When we presented the cases to the meeting of network professionals, Josien’s observed that SNA has limited use for an open network that is growing and changing continuously. An interesting and somewhat heated discussion followed. One point debated was that SNA is pointless in one case of open network (revolving around European agricultural policy) because the issue is too broad and there was no clarity on the purpose of the networks. What do the links between people in the network mean? Are they just connected because they know each other from working in the same field, or are there specific activities or topics that they contact each other about? The main question to be asked was: should you first be clear on what binds people before you produce maps of the network?

I feel that different interesting aspects were mixed in the discussion:

  • First of all, it needs to be clear for whom the analysis is made. The users are likely to be the people involved in coordination of the network. I see no problem if not all network members will be interested in reflection on the functioning of their network.
  • Small demarcated or large open networks will look quite differently when mapping them with SNA. So you will use SNA to look at different aspects. In smaller networks coordination roles might be more important, whereas in more fluid networks the response on one ore more particular issues could be of interest for agenda setting.
  • It matters what type of connections your network graph shows. With the same people you can produce a different map of their connections if you ask with whom they relate professionally or whom they like to invite for a drink. Before using SNA you need to know about the key activities in the network. These activities can change over time, so the survey design is not fixed and might well include different questions next year. Setting up a good survey is an important skill to learn before doing SNA.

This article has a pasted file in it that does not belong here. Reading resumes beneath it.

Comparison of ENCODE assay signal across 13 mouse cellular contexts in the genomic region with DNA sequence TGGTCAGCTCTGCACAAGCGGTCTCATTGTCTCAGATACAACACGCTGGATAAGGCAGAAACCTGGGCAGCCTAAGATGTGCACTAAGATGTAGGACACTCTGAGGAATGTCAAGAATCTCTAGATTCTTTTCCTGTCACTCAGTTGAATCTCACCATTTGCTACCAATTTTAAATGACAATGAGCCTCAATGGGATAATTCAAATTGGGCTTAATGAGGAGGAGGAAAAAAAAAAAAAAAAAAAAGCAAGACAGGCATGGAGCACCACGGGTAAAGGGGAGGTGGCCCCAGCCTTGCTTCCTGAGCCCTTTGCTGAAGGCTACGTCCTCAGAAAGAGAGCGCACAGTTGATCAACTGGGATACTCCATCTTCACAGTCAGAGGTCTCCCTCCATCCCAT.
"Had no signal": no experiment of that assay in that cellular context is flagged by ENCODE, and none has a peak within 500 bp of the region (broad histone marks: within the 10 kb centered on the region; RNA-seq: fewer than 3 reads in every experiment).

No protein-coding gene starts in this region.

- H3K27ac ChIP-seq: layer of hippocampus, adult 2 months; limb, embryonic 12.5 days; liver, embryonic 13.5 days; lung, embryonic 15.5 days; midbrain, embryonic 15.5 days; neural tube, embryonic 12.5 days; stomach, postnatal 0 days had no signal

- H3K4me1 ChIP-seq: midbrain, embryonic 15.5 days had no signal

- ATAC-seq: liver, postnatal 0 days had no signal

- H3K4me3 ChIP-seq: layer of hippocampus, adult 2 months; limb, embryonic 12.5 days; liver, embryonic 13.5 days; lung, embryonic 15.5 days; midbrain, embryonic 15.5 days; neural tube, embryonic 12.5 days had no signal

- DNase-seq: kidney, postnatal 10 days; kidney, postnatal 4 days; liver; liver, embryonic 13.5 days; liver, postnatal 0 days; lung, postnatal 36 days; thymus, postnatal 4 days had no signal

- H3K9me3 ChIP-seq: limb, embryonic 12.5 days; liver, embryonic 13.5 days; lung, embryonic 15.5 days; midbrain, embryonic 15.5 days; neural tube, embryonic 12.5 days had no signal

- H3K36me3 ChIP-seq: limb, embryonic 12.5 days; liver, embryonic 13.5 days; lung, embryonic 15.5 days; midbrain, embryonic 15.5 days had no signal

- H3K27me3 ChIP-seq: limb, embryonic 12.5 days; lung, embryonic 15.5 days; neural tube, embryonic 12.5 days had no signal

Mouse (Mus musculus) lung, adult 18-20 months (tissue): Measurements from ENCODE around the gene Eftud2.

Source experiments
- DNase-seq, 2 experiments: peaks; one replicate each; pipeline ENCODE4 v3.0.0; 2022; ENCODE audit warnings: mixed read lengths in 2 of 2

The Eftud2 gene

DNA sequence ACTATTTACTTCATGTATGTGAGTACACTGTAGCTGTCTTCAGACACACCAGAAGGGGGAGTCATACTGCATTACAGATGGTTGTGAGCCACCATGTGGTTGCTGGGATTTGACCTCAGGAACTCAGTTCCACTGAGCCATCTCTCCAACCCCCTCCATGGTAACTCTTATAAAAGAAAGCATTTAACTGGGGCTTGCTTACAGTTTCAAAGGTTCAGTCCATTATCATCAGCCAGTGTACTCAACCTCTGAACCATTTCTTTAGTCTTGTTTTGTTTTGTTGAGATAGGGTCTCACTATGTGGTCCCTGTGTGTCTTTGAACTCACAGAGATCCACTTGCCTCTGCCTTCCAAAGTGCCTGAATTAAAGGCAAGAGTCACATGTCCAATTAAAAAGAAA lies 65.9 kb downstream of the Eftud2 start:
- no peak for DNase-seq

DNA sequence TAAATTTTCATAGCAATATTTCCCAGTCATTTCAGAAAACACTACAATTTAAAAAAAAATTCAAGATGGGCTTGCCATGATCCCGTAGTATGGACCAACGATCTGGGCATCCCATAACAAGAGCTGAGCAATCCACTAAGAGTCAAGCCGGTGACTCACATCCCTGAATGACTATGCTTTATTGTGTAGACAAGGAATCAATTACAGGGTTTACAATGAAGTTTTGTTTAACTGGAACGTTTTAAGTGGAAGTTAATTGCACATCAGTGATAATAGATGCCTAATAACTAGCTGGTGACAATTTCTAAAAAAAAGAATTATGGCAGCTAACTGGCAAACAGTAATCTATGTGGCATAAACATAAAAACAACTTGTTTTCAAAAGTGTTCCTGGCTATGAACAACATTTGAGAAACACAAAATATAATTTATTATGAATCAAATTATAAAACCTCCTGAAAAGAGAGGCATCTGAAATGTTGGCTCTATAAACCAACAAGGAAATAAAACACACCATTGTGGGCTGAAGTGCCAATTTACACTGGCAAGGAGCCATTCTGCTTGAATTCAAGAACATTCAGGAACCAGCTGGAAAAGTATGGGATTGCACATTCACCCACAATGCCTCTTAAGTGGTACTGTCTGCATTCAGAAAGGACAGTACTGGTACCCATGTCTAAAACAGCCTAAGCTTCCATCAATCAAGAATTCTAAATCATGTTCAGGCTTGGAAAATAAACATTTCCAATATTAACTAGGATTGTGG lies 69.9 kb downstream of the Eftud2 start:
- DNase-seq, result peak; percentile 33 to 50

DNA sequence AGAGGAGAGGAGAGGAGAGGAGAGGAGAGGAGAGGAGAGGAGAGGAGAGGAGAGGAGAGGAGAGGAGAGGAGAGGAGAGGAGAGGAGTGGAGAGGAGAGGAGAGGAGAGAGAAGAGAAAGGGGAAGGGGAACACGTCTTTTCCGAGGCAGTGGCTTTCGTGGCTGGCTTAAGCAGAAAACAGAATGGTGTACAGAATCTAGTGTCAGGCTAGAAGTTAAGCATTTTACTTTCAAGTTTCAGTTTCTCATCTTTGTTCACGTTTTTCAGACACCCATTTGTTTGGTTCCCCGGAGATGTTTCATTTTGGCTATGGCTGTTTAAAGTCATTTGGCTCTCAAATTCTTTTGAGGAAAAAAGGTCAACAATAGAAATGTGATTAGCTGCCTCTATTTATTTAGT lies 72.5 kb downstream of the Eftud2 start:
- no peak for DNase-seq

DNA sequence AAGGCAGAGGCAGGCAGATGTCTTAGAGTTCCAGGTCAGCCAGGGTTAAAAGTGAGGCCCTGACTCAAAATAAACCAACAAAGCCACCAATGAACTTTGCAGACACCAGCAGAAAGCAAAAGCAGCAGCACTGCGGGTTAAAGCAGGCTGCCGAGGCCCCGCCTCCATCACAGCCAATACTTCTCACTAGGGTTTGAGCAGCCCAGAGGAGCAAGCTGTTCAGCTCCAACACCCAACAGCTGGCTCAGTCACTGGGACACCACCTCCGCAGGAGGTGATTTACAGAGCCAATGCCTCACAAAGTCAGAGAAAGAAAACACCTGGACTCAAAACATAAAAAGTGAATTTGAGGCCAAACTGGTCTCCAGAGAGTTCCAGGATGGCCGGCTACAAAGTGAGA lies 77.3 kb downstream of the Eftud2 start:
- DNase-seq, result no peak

Before the presentation, we asked our audience if they considered SNA to be complicated, too technical or distracting from more important issues. The opinions were somewhat reserved at first, but gradually more positive. As long as you are careful not to draw too definite conclusions from the graphs alone it was seen as a useful addition to understanding networks.

We concluded that SNA:

  • Helps visualise what is often already known or suspected. It helps to make explicit if members understand their network in the same way.
  • Is useful to discover persons who are active and involved. Some names surfaced that were a surprise to the network facilitators.
  • Contributes to discussing the further development of the network and take strategic decisions.
  • Has most impact if the analysis is done jointly with representatives of the network.
  • Does not take much time if (online) surveys can be used.

There are evidently many more ways of applying SNA, but our first exploration was successful and inspired to more. My particular interest is to discover specific roles in the network like brokers or coordinators, which did not feature clearly in these cases. Further I would like to use SNA to look at information flows in network. Therefore my search will continue…